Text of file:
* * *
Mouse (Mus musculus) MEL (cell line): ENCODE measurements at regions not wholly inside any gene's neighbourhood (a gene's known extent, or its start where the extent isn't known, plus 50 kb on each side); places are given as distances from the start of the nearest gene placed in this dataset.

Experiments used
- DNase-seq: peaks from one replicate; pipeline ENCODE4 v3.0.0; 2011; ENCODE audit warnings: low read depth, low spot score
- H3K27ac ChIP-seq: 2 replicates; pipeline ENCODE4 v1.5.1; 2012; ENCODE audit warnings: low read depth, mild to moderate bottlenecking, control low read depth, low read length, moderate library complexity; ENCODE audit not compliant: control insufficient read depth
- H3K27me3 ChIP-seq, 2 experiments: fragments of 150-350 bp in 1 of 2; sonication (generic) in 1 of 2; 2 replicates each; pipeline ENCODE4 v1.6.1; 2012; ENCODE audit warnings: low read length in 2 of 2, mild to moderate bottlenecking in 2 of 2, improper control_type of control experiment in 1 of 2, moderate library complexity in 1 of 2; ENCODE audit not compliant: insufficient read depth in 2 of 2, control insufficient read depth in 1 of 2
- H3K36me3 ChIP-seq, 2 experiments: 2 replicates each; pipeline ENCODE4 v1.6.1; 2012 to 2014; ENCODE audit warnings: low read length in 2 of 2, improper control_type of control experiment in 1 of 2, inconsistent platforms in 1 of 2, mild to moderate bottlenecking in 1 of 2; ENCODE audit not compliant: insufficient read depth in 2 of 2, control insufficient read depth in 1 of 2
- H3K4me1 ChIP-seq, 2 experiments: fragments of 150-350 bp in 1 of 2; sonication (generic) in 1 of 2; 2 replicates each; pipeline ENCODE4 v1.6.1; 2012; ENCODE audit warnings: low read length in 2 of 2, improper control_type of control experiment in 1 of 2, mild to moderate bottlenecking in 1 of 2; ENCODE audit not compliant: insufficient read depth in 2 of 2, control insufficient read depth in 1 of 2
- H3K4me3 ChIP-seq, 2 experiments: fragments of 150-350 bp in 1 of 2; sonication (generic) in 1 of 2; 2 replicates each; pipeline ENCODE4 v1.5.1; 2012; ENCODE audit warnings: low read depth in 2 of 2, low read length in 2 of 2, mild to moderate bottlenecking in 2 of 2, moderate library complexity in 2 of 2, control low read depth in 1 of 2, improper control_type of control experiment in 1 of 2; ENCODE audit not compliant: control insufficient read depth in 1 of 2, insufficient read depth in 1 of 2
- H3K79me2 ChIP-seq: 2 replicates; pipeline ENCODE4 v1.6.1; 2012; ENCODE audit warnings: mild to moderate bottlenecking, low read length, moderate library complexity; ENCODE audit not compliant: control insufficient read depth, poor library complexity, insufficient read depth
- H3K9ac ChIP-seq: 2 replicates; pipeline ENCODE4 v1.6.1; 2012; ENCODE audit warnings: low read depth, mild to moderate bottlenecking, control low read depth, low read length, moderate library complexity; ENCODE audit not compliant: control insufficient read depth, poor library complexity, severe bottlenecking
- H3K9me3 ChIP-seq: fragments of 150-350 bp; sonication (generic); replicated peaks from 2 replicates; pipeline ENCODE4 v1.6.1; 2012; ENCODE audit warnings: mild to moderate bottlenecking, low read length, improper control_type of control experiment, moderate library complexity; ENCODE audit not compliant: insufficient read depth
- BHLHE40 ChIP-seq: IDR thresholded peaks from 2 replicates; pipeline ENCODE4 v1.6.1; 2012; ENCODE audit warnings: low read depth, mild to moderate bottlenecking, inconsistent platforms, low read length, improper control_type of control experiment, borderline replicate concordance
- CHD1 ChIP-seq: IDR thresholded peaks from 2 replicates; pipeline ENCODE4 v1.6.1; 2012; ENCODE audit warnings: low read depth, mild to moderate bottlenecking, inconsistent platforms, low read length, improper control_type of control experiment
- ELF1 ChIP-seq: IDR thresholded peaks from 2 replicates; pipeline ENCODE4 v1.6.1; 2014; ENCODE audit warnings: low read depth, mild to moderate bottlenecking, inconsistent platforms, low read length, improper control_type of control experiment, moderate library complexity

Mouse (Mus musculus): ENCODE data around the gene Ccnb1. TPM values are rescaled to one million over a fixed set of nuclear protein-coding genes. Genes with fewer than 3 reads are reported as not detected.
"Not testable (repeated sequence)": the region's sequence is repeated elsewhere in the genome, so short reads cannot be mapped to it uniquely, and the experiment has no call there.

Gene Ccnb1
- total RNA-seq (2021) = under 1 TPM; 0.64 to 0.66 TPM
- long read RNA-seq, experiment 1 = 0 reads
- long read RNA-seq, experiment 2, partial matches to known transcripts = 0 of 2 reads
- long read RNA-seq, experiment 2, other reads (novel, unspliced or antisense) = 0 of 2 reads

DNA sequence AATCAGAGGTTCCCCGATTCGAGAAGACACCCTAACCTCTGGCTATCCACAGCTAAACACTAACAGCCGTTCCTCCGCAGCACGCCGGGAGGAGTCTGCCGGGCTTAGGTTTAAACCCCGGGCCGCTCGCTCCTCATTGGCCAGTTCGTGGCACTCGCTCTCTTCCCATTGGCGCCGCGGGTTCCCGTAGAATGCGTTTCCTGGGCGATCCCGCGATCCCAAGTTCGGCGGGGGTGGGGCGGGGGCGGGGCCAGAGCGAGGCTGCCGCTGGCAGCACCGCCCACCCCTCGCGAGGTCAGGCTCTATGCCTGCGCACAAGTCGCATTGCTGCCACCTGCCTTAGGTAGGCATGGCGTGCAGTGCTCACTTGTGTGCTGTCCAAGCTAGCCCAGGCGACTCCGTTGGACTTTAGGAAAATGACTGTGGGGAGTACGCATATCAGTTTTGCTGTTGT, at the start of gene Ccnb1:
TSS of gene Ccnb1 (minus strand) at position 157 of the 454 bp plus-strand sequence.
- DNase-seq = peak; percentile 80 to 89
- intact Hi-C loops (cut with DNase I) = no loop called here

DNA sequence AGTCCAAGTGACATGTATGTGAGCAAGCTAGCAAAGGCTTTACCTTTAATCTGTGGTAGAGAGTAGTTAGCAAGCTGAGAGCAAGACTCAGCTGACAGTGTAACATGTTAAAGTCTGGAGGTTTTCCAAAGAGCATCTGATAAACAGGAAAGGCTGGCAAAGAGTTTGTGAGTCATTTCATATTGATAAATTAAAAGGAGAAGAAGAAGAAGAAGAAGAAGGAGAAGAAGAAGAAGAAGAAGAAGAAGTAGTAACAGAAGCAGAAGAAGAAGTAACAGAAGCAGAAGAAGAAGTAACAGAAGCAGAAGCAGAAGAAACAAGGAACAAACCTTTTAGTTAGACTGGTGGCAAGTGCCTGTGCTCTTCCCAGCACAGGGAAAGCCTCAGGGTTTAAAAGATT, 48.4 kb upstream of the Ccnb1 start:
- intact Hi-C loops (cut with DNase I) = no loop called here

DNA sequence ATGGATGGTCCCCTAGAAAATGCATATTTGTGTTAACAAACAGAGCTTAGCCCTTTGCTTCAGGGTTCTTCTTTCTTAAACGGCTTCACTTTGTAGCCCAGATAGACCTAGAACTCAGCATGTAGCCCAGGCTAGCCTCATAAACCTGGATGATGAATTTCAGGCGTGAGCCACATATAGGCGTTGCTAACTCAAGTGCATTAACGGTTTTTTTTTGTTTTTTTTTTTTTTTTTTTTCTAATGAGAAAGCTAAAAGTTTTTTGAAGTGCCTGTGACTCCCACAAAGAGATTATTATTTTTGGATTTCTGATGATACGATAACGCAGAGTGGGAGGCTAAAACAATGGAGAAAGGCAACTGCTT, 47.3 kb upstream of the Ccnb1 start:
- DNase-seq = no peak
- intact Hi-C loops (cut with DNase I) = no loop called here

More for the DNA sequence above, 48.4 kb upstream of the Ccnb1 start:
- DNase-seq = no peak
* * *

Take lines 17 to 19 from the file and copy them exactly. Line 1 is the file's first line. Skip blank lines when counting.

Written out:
Gene Ccnb1
- total RNA-seq (2021) = under 1 TPM; 0.64 to 0.66 TPM
- long read RNA-seq, experiment 1 = 0 reads